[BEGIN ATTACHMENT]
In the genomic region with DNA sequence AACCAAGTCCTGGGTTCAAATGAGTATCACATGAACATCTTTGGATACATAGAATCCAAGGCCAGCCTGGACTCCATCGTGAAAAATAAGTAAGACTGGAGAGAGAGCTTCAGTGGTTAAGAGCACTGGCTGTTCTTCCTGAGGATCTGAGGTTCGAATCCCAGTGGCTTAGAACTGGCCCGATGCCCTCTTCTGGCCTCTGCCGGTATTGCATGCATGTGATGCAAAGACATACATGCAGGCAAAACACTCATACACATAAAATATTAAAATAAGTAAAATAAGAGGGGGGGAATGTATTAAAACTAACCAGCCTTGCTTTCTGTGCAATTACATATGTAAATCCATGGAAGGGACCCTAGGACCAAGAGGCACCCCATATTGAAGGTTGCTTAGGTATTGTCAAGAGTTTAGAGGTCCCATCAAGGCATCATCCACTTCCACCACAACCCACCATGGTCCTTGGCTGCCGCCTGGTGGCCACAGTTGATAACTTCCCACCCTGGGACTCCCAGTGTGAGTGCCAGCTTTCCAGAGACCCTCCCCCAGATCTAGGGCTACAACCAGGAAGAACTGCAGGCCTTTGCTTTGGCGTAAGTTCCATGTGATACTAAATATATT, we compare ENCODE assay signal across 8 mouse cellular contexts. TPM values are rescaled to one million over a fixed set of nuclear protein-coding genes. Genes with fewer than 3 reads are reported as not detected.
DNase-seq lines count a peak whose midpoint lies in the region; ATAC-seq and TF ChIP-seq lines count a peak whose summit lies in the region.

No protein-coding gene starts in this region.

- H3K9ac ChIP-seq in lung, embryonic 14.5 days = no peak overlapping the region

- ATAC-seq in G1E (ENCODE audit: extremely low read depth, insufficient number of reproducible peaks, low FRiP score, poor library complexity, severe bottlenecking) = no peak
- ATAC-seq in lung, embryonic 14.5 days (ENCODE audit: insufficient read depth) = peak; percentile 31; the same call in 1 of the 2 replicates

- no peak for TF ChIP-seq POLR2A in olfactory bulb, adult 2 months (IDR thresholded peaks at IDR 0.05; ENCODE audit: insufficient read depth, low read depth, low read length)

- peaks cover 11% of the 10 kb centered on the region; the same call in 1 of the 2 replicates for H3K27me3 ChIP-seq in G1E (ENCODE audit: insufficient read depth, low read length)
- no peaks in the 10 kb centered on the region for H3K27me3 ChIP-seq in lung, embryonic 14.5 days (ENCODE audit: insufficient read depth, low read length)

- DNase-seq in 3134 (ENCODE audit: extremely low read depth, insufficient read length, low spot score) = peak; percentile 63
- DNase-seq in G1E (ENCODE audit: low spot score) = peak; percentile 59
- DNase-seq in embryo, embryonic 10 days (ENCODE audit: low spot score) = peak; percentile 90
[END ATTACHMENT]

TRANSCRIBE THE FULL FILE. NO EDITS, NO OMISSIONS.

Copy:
In the genomic region with DNA sequence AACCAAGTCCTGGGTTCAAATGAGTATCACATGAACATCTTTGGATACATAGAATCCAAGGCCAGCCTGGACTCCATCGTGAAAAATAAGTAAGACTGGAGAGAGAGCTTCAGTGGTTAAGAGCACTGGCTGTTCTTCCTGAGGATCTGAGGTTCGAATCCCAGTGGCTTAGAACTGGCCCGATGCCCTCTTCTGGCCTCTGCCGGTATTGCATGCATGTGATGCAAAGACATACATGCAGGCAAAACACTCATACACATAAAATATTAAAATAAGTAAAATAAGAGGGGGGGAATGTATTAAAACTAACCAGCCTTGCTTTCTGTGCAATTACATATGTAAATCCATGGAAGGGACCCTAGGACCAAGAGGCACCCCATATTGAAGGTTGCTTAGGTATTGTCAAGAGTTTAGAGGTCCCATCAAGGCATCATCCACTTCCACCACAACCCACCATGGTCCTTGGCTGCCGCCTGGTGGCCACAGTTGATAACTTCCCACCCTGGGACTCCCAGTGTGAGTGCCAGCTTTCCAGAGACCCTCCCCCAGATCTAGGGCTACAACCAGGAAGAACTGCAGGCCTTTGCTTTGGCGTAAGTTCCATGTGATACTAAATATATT, we compare ENCODE assay signal across 8 mouse cellular contexts. TPM values are rescaled to one million over a fixed set of nuclear protein-coding genes. Genes with fewer than 3 reads are reported as not detected.
DNase-seq lines count a peak whose midpoint lies in the region; ATAC-seq and TF ChIP-seq lines count a peak whose summit lies in the region.

No protein-coding gene starts in this region.

- H3K9ac ChIP-seq in lung, embryonic 14.5 days = no peak overlapping the region

- ATAC-seq in G1E (ENCODE audit: extremely low read depth, insufficient number of reproducible peaks, low FRiP score, poor library complexity, severe bottlenecking) = no peak
- ATAC-seq in lung, embryonic 14.5 days (ENCODE audit: insufficient read depth) = peak; percentile 31; the same call in 1 of the 2 replicates

- no peak for TF ChIP-seq POLR2A in olfactory bulb, adult 2 months (IDR thresholded peaks at IDR 0.05; ENCODE audit: insufficient read depth, low read depth, low read length)

- peaks cover 11% of the 10 kb centered on the region; the same call in 1 of the 2 replicates for H3K27me3 ChIP-seq in G1E (ENCODE audit: insufficient read depth, low read length)
- no peaks in the 10 kb centered on the region for H3K27me3 ChIP-seq in lung, embryonic 14.5 days (ENCODE audit: insufficient read depth, low read length)

- DNase-seq in 3134 (ENCODE audit: extremely low read depth, insufficient read length, low spot score) = peak; percentile 63
- DNase-seq in G1E (ENCODE audit: low spot score) = peak; percentile 59
- DNase-seq in embryo, embryonic 10 days (ENCODE audit: low spot score) = peak; percentile 90